Old Party Pieces
Disasters can release hidden talents. They can be little personal disasters or domestic upheavals but they all have the potential to immerse you in a comletely new scenario.
A True Story
A child's birthday is not a grown up's birthday in miniature.
It is a completely different experience for the victim, the parent and the neighbours. No matter how well prepared you are, it creeps up and whacks you on the back of the knees with a long-handled shovel. There are several dumb ways to make the situation worse, such as, be married, be a teacher, love your kids, have helpful neighbours or, dumbest of all, be the granddad.
Our Jimmy is called after my brother who had the good sense to emigrate to Australia forty years ago as a single man and remains that way to this day. His namesake is just as adventurous and as much a daredevil so I suspect he will follow in his great uncle's footsteps.
The day has arrived. I'm here early. In fact, I've been here since nine o'clock this morning making a complete mockery of my daughter's beautiful, and according to her, exquisitely decorated, kitchen and living room. It will never be the same again. I have a huge banner proclaiming "Manchester United Player of the Year" with a blown-up-to-lifesize picture of Jimmy underneath hanging in both rooms. The foot pump didn't stop me being breathless by the time I had blown up a million balloons but it did help me munch my way through two packets of Liquorice Allsorts and three cups of coffee.
I was asleep, or, more accurately, in a coma, when Jimmy got home from school. His rude awakening technique is more likely to induce heart failure than a pleasant smile but it is his day.
By four there are roughly a million kids of all sorts ansizes and shapes. Some are of indeterminate colour, some quiet and withdrawn and one is hovering dangerously close to the lemonade "punch" with a foot-long bogie threatening to escape into the mixture.
"Our Stevie was sick in your fish tank."
"He stuffed chocolate down my pants."
"Your cat drank all my juice, can I get some more?"
"Helen put lipstick all over the dog."
The two Misses Prim are conducting an interrogation of John, my son, seated between them. In the kitchen his wife Jane is under the same kind of attack from a young pirate who seems to think that every interview has to end with someone walking the plank!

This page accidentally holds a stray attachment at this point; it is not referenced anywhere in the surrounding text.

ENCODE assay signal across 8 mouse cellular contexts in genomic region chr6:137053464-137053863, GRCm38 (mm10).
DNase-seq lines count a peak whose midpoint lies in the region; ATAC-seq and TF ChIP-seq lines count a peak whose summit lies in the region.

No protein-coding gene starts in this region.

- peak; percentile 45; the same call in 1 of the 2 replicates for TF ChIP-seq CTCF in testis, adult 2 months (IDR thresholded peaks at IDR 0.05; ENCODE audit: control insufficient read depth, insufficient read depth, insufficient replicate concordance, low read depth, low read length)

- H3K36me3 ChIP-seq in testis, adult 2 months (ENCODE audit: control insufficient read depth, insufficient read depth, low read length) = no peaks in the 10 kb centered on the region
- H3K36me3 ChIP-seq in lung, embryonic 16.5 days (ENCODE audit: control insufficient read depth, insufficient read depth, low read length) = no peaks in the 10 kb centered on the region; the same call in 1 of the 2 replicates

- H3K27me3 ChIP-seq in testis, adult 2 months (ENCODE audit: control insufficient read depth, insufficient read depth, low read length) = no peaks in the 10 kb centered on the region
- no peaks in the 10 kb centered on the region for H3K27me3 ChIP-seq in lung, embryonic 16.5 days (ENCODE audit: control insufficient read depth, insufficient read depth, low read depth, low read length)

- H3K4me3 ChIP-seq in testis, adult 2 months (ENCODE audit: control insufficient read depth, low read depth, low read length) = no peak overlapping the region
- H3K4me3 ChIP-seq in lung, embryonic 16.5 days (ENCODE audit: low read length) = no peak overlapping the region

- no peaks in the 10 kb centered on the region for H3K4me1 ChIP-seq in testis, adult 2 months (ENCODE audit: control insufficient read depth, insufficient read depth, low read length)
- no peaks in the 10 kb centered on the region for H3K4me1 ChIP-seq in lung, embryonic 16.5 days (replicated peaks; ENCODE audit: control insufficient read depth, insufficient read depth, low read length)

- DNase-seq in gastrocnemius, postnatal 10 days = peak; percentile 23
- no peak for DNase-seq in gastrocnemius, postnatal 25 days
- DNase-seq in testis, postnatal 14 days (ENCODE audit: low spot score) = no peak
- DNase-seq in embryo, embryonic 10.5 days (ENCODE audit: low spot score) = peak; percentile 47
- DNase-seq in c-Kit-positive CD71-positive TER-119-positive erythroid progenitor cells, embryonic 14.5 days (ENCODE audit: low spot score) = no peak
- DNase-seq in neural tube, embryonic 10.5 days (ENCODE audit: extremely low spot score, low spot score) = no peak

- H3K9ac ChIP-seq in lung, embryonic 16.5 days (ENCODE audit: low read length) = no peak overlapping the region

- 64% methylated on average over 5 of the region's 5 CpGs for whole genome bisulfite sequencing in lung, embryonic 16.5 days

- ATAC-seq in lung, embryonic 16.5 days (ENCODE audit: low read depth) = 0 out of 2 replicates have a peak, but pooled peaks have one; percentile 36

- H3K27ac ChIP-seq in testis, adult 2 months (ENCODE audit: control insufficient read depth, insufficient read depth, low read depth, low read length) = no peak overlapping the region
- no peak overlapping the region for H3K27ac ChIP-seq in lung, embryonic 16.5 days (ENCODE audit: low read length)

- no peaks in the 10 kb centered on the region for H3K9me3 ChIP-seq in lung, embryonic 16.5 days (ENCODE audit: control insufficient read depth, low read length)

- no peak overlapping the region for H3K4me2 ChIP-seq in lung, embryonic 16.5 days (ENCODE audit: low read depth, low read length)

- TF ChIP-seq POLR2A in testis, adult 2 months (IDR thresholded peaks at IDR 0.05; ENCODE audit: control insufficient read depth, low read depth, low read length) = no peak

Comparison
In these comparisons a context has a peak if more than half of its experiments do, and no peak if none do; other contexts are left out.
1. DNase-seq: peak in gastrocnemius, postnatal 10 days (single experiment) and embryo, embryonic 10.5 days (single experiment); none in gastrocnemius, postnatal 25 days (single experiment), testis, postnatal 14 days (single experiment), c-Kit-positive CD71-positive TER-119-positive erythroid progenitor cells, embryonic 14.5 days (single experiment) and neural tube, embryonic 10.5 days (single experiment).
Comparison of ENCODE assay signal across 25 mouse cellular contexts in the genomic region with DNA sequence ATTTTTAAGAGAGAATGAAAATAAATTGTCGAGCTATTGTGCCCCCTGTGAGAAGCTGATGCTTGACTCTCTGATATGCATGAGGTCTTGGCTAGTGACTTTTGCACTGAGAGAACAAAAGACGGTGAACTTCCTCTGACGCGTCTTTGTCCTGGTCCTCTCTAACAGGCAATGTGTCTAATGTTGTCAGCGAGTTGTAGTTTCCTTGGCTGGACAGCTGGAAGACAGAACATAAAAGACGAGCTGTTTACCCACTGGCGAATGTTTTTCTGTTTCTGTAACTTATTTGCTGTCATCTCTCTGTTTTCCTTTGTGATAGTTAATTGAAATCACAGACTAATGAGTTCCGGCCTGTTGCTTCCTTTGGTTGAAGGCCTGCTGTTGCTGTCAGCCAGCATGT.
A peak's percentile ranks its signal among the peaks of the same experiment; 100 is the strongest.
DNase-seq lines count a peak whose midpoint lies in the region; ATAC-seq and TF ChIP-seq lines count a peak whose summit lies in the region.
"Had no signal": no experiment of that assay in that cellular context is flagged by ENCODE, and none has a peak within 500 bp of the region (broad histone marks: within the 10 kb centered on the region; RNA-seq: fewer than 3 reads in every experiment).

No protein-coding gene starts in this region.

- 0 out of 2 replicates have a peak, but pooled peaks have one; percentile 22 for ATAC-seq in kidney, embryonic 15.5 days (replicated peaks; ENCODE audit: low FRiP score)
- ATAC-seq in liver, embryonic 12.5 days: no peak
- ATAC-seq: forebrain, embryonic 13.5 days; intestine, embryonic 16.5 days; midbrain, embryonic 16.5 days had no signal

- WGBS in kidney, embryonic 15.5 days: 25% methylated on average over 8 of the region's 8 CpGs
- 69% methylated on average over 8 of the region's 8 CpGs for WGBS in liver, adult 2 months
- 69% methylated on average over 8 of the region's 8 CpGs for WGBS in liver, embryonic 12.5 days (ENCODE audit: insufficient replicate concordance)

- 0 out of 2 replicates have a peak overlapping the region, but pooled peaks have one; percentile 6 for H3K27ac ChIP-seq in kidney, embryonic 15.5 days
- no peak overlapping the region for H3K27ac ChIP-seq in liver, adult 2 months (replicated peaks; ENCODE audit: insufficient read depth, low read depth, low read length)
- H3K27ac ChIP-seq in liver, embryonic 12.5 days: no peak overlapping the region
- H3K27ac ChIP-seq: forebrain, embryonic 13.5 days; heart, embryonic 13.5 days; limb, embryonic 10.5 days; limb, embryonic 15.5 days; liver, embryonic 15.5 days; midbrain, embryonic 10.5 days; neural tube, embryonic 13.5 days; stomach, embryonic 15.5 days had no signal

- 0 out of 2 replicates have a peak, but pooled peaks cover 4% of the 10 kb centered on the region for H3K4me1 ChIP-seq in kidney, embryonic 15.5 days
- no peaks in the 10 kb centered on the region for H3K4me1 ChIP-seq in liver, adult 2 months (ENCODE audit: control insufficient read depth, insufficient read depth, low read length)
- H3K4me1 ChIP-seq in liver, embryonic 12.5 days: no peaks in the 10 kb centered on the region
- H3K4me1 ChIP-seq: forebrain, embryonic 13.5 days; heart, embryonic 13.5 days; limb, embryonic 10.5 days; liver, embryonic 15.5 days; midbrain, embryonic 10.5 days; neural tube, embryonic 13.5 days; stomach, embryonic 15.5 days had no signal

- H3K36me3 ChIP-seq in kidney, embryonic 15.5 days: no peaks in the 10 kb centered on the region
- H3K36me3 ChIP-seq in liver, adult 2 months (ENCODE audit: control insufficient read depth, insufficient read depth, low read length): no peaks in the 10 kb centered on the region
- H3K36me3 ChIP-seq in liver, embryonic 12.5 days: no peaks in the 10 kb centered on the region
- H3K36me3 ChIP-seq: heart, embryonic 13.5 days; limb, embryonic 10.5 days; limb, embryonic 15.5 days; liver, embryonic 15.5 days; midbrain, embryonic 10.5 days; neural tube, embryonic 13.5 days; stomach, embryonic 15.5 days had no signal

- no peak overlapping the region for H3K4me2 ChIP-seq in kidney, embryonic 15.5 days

Half past four and little Mary Kelly screams from the hall, "I saw a horrible face at the door."
This heralds the arrival of the clown hired to entertain the kids.
"Blast," mutters my daughter-ilaw, "He was supposed to come round to the back to get in."
My son and I herd the kids into the living-room while Jane sees to the clown.
After a couple of minutes we are called out leaving the kids in the hands of a competent neighbour who had, unwisely, offered to help.
"What's wrong?" says Alex.
The younger of the two men speaks, "This is my dad, he's your clown but we had a bit of an accident on the way here and I think he's having a delayed reaction. Look at him! I'll have to take him to hospital."
"What about the kids?" says the older man.
The young man turned to Alex, "Could you not be the clown, at least for a while anyway?"
Alex turned to me, "Here's the perfect answer for that, dad, you're always acting the clown with the kids. What about you doing it?"
Fifteen minutes later I'm standing here dressed for the part despite all protestations and reasoning.
I make my way as carefully as anyone can who's wearing yard long boots, baggy pants and the rest of the getup that makes a clown.
The third step from the bottom gets me every time. I land in an ungainly heap in the hall and a dozen kids burst out to investigate the sound of the horn and immediately I'm in the thick of it.
The dog didn't take too kindly to this gaudy clumsy figure in the living room and tried to tell me so by sinking his teeth into an exposed ankle. I fall over backwards and end up in a heap with a huge bunch of plastic flowers in my hand. The kids squeal with laughter. I stand up and try to walk but wee jenny Maguire is sitting on the extensive uppers of the circus shoes. The clown goes down again, this time forward onto the low table spread with the remains of unrecognisable food and drink. My hand is lubricated by the gooey mess and I have no grip so my nose introduces itself to the woodwork. This unrehearsed performance and helpless laughter goes on for what seems like days until Jane announces that the "Thank-You" bags are ready.
Half an hour later the house is quiet but in ruins, I have two large whiskies under my belt and the real clown's son has returned.
"They're keeping my dad in overnight but they seem to think he'll be alright.
There follows a fateful and life changing conversation that continues for several days.
Suffice it to say that I am now the clown but there are no more spontaneous performances. Each 'spill' and 'trip' is carefully rehearsed.
We have a new purpose liveried van, our old clown is now adviser and director his son is in charge of transport and we are making a little profit.
This is the perfect passtime for me - everybody used to call me an old clown anyway.